Did John Boehner Violate the Law by Inviting Netanyahu to Address Congress?

House GOP leader John Boehner (OH) made headlines in multiple countries with the announcement that he had asked Israeli Prime Minister Benjamin Netanyahu to address a joint session of Congress just weeks before the Israeli election.


President Obama and Secretary Kerry have already announced they will not meet with him, as it is a breach of diplomatic protocol for an Israeli leader to visit Congress without first talking to the president. But Boehner may have run afoul of more than protocol – he may have also violated the law itself.

The Logan Act, passed in 1799 and amended in 1904, states that no citizen of the United States can act on behalf of the United States government without its explicit approval. Boehner, as a Member of Congress, is not authorized to conduct foreign policy dealings that are explicitly the purview of the executive branch.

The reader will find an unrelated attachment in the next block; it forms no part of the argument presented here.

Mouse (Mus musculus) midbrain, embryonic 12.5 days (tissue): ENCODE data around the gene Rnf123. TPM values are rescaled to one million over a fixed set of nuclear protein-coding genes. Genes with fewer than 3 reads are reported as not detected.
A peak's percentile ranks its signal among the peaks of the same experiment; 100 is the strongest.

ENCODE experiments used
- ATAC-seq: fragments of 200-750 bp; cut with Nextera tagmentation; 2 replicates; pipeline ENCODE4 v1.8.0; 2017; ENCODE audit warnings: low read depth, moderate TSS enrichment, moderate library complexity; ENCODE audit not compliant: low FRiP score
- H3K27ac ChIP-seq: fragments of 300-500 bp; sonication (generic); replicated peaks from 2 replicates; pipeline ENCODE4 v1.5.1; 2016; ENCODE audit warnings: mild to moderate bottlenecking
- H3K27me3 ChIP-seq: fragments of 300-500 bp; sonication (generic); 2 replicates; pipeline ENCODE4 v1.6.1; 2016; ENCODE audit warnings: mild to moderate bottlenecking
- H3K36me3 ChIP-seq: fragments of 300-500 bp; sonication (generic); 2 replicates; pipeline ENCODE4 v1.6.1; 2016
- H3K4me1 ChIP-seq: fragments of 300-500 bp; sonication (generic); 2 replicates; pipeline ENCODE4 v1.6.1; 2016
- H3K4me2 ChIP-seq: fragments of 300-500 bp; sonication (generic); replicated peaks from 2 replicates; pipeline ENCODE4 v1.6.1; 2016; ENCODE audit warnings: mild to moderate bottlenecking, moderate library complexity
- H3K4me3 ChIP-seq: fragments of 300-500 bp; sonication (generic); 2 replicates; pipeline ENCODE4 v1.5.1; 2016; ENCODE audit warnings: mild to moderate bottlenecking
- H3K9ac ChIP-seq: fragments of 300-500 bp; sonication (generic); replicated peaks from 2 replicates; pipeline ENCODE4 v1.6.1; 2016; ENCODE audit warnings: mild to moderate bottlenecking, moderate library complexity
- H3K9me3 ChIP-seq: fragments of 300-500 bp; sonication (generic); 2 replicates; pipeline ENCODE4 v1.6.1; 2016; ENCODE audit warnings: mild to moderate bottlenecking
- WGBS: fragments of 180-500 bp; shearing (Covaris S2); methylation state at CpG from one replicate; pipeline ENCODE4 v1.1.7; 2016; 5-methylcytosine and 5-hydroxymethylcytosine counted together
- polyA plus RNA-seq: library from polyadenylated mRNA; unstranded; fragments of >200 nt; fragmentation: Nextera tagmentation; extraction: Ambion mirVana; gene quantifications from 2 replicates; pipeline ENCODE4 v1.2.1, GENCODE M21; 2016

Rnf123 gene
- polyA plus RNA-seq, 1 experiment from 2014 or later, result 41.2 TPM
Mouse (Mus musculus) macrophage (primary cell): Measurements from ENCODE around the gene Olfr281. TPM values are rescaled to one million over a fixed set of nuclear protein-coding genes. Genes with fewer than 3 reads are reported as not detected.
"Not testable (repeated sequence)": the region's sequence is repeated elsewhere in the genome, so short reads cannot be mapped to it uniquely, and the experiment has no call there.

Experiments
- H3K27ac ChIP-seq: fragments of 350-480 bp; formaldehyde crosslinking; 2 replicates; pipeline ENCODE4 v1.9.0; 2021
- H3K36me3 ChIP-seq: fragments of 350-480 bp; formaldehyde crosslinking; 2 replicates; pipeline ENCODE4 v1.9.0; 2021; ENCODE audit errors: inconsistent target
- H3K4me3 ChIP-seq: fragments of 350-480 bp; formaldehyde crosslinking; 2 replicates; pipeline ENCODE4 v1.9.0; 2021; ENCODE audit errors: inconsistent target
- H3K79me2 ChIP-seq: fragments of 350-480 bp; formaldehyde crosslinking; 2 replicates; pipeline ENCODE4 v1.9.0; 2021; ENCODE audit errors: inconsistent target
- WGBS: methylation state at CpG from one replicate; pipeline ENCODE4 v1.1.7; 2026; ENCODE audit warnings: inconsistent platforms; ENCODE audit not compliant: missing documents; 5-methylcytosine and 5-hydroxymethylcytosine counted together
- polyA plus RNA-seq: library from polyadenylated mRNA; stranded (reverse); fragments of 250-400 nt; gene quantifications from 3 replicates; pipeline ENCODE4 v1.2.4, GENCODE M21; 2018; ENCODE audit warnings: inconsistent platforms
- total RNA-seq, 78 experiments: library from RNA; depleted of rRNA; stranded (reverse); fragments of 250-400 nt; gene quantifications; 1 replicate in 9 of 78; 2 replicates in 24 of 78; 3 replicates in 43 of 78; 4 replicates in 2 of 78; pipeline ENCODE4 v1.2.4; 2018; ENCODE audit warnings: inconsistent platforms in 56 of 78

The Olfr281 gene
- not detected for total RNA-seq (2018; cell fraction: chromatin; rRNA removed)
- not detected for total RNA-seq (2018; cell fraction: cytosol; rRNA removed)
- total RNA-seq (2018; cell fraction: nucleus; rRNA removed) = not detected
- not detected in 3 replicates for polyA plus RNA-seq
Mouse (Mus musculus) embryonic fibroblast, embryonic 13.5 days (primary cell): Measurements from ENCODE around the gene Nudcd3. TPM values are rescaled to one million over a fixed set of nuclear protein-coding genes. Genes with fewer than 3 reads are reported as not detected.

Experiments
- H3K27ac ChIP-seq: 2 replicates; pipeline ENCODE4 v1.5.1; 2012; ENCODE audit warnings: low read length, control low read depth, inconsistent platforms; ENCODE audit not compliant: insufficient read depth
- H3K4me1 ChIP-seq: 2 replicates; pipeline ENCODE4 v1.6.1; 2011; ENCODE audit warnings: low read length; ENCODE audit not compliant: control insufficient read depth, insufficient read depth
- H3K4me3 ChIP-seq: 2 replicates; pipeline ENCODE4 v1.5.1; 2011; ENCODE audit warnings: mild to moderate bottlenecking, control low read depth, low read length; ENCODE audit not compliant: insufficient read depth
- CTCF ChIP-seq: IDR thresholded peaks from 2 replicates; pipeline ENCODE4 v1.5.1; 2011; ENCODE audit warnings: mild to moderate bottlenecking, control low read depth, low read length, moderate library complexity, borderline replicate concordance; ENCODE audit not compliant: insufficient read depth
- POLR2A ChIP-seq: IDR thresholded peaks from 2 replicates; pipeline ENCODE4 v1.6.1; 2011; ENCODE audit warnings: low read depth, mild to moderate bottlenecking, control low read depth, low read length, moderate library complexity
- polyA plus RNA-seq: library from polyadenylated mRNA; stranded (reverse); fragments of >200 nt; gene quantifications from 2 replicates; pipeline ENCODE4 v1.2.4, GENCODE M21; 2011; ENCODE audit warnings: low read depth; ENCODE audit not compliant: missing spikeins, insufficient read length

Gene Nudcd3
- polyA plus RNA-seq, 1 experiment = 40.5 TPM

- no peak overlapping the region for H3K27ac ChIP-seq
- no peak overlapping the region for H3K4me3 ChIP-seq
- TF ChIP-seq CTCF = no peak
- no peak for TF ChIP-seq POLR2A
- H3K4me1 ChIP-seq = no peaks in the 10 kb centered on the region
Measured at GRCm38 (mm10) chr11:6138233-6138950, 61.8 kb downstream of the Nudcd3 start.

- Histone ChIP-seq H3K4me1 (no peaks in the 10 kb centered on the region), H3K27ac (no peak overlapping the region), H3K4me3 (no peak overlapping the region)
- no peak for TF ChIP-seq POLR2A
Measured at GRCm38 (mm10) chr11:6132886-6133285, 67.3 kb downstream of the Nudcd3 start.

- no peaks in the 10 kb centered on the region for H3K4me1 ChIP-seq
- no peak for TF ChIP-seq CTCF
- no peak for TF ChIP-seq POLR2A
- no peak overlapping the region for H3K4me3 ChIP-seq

While there have been no prosecutions under this law, the right was insistent that Rep. Nancy Pelosi (D-CA) violated in when she went to visit with Syrian President Bashar Assad in 2007.Although Boehner did not make that charge against Pelosi, he did say the only reason she carried out the visit was to “embarrass the president.”

If the right thought Pelosi visiting the Syrian president in Syria was a possible violation of the law, how can it justify Boehner explicitly coordinating with a foreign leader to address Congress to change U.S. policy?

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